Clinton's Trojan Horse: An Analysis of the Latest Peace Proposal

Category: World Affairs Topics: Occupation Views: 931

With the heavy losses the Palestinians are suffering on a daily basis, in terms of human life, freedom of movement, and economic activity, it is only logical that they would desire nothing more than a peace settlement and an end to their 52 years of suffering.

To the uninformed observer, it is easy to blame Arafat for rejecting Clinton's proposal which, at first glance, appears as a fair compromise. Unfortunately, Clinton's proposal is just another attempt to impose the Israeli agenda, at the expense of Palestinian national rights. Almost every term in the proposal violates Palestinian rights, contrary to the declaration of principles agreed upon at the start of the "peace process".

Terms of Reference

The Declaration of Principles was signed in 1993 on the basis of international legitimacy and the related United Nations resolutions: 242 and 338, pertaining to withdrawal from occupied territories - 181 and 252, pertaining to Jerusalem - 194, pertaining to the refugees - and 486, pertaining to the illegal Israeli settlements on occupied Palestinian territories. The Clinton proposal brushes aside all those resolutions, and attempts to delegitimize the Palestinian claims and rights.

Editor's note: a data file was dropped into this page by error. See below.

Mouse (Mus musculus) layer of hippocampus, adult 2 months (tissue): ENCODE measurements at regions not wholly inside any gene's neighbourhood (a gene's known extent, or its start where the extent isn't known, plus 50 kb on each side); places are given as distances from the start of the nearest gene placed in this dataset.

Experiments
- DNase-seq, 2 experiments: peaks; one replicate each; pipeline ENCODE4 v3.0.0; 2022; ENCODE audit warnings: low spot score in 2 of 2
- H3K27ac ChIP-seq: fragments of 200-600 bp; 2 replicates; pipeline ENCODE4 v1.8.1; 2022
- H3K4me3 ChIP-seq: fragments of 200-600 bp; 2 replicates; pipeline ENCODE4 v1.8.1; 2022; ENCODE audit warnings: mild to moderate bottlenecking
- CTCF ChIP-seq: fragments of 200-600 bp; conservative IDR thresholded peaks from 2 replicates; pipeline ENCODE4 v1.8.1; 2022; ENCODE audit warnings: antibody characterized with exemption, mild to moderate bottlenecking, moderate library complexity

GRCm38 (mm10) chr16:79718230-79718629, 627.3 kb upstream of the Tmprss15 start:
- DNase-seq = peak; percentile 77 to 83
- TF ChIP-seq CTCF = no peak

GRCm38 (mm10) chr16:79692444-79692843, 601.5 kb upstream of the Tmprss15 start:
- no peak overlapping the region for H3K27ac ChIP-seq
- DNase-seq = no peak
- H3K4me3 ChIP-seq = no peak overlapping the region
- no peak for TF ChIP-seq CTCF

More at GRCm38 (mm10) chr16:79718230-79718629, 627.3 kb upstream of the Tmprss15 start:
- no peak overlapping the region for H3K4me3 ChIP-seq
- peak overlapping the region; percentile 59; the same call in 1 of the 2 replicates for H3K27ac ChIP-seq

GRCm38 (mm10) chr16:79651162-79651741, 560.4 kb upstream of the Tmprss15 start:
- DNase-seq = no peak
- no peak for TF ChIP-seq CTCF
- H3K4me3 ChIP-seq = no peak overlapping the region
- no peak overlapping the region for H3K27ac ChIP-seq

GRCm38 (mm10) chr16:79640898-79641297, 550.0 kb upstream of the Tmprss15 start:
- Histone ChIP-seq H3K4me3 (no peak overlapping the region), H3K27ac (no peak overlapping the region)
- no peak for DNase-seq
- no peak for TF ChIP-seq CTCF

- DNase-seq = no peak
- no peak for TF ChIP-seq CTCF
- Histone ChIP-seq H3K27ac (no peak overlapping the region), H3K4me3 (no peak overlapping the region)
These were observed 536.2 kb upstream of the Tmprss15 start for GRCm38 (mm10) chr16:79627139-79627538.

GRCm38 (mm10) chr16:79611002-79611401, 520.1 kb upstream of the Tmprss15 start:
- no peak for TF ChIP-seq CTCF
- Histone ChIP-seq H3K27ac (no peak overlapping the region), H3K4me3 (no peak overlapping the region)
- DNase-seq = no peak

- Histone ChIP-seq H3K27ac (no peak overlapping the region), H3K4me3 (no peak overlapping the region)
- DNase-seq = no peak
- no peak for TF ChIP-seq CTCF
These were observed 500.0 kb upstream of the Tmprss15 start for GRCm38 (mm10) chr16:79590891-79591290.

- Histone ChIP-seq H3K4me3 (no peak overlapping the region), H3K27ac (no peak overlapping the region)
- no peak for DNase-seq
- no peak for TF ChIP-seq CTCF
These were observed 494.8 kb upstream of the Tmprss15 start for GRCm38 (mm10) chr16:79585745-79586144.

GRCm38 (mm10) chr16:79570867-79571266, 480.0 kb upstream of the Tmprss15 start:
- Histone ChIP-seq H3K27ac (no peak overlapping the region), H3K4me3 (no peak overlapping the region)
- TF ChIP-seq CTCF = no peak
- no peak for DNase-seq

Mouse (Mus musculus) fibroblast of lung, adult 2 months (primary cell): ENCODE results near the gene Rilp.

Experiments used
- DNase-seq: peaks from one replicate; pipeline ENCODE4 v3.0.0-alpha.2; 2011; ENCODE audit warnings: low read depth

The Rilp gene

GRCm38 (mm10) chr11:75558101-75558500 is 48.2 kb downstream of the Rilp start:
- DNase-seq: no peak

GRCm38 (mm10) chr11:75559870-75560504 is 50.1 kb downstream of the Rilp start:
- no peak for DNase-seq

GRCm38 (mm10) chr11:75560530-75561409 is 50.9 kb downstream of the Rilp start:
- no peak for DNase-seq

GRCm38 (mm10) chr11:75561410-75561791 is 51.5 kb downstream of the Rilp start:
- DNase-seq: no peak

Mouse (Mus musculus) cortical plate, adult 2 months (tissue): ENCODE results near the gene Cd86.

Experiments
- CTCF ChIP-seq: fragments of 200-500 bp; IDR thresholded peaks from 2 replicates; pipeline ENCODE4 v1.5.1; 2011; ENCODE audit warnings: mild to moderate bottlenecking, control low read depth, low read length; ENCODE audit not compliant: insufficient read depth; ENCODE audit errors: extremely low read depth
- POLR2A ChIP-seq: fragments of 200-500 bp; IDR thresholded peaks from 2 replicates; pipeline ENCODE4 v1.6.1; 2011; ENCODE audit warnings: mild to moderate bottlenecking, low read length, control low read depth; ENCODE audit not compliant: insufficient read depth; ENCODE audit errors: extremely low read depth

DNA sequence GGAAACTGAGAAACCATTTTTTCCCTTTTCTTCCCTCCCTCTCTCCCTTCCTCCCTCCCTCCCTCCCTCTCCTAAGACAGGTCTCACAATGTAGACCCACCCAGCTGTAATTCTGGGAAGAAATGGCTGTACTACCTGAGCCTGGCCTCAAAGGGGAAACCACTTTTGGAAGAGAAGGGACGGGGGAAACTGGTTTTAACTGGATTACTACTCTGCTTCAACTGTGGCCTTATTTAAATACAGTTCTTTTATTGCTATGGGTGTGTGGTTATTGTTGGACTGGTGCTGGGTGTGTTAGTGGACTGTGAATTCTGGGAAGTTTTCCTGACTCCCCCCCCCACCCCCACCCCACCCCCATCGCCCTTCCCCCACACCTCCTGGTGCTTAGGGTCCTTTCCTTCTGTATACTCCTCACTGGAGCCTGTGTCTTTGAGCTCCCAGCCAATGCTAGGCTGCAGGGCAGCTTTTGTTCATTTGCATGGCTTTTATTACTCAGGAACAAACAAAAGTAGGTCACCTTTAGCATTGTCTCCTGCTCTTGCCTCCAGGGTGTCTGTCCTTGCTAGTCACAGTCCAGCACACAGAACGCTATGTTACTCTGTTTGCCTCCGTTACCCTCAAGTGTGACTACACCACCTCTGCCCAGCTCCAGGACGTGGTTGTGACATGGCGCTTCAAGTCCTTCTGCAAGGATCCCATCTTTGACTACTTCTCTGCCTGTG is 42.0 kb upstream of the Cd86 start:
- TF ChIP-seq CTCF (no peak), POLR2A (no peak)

The fact that the United States is Israel's strongest ally automatically disqualifies it from pretending to be an "honest broker." It has become increasingly obvious that the United States is only interested in enforcing Israel's desires, at the expense of Palestinian rights. The Clinton administration has allowed the transitional phase to expire without Israel fulfilling the obligations that it had committed itself to.

Palestinian rights should not be at the mercy of Israel and its ally, and the only way the process could move forward is if it is under international sponsorship, including a strong role by the UN. The US has intentionally imposed the absence of the UN in an attempt to ignore the relevant UN resolutions on which the process should be based.

Furthermore, the vagueness of Clinton's proposal requires international sponsorship in order to create a balanced interpretation and to guarantee Israel's implementation of its obligations. In contrast, the absence of international sponsorship represents a green light for American-backed Israeli evasion and maneuvering.


At its most basic level, the Palestinian-Israeli conflict remains a dispute about land. Accordingly, this issue will determine the new state's viability, its access to resources, its capacity for development, and its ability to defend itself.